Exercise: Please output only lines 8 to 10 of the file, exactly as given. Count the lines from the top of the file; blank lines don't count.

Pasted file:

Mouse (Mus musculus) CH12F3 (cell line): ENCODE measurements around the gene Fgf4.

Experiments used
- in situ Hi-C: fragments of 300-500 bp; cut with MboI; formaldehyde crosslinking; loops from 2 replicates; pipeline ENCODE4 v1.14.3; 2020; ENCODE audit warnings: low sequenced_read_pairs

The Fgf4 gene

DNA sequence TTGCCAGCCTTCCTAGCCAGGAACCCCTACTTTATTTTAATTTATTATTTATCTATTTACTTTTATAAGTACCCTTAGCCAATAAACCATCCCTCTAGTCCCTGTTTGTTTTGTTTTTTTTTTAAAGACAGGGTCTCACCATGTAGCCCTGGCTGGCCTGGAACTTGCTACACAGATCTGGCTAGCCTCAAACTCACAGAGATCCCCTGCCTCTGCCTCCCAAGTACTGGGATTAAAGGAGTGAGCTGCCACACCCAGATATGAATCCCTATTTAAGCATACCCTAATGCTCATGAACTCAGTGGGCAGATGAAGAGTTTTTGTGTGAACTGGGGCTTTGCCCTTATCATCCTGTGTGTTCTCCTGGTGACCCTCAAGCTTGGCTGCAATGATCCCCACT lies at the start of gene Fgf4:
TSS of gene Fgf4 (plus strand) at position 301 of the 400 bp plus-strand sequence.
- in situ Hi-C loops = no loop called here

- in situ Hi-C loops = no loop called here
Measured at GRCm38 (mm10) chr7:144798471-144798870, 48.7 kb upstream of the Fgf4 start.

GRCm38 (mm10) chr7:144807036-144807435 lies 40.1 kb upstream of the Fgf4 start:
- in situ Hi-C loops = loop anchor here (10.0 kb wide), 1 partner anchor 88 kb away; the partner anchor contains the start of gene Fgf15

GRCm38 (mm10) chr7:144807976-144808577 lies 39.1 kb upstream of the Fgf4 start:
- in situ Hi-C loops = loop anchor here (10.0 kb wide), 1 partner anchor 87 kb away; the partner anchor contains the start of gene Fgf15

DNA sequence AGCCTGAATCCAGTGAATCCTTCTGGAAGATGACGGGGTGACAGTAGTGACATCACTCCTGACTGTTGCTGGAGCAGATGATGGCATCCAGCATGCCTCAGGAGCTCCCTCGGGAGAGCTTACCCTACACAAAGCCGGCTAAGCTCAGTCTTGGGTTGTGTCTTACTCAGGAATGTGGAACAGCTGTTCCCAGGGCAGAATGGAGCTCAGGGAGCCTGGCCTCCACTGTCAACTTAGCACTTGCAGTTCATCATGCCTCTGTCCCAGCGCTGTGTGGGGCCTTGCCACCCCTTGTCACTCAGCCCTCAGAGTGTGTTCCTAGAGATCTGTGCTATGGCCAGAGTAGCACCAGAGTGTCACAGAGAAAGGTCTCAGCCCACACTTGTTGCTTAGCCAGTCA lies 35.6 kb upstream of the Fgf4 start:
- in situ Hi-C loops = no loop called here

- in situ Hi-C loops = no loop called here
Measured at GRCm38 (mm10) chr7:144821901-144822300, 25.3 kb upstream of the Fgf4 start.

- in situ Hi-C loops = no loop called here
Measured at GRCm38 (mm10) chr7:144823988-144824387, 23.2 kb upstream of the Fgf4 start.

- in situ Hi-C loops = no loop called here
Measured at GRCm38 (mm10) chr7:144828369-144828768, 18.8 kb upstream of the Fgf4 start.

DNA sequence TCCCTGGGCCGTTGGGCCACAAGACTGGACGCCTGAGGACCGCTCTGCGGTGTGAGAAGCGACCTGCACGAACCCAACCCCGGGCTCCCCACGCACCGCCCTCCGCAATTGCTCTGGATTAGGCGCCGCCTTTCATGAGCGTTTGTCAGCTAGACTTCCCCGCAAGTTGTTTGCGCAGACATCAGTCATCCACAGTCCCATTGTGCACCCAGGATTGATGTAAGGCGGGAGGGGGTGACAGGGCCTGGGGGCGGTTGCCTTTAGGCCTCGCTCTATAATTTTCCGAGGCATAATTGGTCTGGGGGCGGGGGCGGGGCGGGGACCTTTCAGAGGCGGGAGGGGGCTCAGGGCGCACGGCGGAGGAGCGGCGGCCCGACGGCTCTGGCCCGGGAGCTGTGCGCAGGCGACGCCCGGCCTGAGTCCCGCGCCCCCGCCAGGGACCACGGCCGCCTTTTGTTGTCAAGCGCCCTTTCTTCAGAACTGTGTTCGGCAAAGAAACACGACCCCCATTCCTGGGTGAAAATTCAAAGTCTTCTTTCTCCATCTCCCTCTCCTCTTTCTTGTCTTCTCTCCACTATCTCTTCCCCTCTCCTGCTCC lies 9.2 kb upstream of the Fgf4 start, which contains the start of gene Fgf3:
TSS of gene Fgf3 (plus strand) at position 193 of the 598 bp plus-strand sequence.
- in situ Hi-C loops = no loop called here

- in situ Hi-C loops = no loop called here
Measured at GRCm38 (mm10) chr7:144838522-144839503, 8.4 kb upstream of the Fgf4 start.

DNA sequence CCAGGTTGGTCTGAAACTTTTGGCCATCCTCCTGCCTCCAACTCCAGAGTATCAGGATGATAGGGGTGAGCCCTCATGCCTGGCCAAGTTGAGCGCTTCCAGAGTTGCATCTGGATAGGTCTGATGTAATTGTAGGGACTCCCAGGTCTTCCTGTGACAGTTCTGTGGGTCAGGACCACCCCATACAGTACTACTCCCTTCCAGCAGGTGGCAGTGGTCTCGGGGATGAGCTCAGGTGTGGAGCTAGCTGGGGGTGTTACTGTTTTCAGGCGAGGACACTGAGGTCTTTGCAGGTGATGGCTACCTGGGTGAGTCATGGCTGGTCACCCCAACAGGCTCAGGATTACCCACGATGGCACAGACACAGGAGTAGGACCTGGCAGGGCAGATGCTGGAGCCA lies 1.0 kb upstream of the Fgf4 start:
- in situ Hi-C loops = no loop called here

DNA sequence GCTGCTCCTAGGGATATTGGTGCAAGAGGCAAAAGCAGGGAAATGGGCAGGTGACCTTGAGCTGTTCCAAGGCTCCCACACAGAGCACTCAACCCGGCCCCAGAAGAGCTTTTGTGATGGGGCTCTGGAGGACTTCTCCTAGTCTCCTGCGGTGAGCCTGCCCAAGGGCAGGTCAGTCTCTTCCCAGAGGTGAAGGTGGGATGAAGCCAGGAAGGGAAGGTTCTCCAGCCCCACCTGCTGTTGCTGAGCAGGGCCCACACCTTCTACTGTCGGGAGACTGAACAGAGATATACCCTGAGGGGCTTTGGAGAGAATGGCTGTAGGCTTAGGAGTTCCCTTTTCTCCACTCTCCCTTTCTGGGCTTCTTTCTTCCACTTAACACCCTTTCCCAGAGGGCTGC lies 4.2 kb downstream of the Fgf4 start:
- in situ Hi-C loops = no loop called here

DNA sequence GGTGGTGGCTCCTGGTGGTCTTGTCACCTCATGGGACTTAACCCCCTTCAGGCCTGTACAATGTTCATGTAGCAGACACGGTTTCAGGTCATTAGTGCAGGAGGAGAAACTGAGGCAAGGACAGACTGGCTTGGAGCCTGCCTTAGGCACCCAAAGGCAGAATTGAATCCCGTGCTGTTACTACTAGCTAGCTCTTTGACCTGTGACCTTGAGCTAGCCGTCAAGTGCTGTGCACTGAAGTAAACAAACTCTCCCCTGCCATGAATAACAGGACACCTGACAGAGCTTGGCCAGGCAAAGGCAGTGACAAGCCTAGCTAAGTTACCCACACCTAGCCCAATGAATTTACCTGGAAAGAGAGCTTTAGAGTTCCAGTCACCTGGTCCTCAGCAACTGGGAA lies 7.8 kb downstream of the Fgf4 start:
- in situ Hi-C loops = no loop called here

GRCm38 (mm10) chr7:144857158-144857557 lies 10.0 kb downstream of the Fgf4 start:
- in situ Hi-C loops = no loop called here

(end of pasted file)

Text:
- in situ Hi-C loops = no loop called here
Measured at GRCm38 (mm10) chr7:144798471-144798870, 48.7 kb upstream of the Fgf4 start.

GRCm38 (mm10) chr7:144807036-144807435 lies 40.1 kb upstream of the Fgf4 start: